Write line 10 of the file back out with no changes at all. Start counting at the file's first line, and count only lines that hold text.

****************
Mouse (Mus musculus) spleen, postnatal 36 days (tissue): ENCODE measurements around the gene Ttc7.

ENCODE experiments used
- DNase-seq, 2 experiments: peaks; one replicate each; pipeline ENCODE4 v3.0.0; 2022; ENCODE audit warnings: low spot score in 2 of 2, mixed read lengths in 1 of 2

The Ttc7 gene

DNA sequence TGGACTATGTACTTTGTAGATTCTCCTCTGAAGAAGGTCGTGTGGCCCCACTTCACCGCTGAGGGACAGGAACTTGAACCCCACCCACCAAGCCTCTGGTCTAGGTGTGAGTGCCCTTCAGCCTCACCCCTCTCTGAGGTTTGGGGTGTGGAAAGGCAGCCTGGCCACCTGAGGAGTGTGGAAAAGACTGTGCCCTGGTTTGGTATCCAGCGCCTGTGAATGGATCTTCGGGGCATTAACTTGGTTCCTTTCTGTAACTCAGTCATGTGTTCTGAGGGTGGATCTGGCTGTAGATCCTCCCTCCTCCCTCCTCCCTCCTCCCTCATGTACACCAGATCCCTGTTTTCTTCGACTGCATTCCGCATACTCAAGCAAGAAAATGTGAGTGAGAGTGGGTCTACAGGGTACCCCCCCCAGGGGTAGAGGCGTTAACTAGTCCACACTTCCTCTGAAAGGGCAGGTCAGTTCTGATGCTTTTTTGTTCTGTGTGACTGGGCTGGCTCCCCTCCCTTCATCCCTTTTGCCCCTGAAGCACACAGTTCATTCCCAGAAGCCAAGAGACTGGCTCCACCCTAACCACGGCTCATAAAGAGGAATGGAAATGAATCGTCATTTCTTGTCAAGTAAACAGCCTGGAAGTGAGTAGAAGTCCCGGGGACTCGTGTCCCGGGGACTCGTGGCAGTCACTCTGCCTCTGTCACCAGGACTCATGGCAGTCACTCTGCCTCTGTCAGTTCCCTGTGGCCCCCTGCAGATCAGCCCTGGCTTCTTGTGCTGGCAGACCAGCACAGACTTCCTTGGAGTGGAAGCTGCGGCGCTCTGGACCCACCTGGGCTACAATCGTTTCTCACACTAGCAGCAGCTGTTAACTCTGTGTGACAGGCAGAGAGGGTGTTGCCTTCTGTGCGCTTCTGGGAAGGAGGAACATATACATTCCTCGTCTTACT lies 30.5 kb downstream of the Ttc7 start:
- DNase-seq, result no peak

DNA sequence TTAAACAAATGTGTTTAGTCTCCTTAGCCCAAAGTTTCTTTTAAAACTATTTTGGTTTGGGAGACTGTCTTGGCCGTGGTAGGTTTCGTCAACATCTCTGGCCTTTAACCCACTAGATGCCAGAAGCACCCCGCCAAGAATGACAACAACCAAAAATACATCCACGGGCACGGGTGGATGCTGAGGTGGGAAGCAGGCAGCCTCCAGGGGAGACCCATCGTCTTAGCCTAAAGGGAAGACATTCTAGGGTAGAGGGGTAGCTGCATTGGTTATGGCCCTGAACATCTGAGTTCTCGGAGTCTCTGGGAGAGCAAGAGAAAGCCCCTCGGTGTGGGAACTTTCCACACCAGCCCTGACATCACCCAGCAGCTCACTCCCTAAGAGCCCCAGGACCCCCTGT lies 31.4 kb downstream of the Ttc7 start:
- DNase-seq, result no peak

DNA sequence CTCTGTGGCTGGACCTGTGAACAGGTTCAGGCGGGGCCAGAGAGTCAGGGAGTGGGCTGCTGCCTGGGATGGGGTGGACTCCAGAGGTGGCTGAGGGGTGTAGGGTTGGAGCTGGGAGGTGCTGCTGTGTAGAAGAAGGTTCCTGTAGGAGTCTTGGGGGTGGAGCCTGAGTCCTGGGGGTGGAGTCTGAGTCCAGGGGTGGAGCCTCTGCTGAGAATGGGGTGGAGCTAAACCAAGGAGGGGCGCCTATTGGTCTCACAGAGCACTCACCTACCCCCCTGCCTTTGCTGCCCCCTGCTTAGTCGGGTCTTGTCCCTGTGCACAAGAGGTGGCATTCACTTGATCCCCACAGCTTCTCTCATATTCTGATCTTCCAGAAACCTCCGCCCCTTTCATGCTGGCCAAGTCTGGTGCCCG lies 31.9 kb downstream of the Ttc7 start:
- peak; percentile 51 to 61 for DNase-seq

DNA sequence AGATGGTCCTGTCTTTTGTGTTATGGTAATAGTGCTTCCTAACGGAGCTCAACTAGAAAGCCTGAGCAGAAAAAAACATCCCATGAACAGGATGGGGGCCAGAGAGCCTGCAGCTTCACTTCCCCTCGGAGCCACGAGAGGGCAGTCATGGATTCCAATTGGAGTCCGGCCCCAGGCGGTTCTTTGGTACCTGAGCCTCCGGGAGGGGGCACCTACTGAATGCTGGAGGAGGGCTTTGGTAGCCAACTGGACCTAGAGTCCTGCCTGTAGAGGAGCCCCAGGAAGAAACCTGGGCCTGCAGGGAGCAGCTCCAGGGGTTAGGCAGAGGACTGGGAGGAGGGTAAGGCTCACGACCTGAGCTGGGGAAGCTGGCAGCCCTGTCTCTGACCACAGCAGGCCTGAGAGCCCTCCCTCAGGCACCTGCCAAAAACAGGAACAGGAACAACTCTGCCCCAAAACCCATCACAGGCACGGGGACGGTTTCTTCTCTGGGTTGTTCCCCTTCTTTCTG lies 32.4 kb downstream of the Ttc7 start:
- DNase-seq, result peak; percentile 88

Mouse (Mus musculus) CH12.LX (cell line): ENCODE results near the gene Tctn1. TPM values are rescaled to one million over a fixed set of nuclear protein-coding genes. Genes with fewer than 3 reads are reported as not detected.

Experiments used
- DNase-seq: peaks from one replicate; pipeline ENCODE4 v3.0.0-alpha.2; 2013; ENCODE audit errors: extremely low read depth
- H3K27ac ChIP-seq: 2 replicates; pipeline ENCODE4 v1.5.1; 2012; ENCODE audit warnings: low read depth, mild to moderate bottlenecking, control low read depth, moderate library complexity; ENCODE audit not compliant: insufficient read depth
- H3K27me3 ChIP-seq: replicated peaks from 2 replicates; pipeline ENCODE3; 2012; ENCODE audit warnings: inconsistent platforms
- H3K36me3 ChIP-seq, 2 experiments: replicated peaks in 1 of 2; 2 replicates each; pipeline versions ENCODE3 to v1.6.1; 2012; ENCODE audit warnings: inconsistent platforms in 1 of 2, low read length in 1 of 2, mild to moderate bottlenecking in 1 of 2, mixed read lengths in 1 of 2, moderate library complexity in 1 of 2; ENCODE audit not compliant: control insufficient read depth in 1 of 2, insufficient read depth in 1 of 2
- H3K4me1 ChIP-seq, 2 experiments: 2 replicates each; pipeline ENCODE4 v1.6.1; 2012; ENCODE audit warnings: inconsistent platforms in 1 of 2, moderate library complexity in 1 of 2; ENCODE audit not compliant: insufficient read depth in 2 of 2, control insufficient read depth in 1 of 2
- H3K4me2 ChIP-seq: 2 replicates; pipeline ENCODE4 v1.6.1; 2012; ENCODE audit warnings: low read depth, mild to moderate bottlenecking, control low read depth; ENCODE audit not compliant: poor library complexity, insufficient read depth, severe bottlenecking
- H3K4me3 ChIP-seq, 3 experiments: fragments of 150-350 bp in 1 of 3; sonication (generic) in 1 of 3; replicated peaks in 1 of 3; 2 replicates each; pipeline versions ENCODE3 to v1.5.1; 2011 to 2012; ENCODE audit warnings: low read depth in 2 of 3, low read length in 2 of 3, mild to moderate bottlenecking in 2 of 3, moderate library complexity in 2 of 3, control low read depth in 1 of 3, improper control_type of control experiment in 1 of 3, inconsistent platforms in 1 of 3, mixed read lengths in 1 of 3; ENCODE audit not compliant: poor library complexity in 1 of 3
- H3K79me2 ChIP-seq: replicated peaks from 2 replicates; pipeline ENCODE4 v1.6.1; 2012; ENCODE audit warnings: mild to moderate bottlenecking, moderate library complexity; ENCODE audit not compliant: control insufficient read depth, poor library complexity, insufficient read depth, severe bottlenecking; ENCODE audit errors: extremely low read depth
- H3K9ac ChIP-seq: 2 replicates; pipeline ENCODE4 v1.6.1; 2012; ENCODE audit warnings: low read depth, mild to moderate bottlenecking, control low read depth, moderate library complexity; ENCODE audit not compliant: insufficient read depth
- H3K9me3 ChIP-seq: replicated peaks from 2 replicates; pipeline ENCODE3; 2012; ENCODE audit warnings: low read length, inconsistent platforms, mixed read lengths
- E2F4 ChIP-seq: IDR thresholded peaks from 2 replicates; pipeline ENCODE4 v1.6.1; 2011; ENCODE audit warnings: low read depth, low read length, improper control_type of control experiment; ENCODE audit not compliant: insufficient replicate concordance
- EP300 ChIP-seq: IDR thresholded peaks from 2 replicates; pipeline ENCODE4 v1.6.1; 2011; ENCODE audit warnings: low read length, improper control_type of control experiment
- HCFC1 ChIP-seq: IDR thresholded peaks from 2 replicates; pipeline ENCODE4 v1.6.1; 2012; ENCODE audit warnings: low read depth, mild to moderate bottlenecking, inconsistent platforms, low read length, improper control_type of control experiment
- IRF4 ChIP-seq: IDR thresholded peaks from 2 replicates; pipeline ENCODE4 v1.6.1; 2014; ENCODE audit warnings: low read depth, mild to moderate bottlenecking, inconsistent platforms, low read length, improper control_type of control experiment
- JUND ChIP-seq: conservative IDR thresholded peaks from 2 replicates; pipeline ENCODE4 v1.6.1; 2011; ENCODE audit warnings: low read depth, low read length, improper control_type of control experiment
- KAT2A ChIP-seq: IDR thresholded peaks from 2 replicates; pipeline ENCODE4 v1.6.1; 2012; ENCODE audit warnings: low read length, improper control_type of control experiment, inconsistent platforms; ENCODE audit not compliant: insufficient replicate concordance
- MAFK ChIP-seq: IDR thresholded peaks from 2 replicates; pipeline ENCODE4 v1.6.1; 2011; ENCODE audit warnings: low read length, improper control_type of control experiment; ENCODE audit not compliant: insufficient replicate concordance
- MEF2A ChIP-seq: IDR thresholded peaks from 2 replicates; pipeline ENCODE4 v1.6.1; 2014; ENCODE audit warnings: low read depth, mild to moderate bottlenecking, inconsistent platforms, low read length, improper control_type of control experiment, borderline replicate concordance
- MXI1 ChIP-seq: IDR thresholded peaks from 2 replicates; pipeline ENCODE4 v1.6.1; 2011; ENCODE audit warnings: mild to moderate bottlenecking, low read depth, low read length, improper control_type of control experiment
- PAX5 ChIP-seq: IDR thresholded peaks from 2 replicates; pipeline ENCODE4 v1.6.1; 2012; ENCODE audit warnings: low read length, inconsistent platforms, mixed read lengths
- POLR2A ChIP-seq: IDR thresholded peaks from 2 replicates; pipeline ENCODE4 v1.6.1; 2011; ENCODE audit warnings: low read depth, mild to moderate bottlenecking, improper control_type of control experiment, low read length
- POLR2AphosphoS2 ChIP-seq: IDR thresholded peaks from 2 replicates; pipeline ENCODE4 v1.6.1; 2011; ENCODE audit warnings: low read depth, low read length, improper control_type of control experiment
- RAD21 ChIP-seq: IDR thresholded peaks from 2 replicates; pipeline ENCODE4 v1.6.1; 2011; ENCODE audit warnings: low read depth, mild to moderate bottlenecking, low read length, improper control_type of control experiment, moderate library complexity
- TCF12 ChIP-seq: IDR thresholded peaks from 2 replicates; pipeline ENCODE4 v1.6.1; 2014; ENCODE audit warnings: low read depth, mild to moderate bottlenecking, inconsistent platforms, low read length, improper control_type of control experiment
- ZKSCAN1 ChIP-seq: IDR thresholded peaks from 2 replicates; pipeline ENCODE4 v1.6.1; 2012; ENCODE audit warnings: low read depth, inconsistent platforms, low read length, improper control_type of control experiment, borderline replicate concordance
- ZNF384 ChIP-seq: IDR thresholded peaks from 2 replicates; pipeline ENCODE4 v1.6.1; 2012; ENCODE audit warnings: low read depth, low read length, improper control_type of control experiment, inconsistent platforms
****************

- peak; percentile 51 to 61 for DNase-seq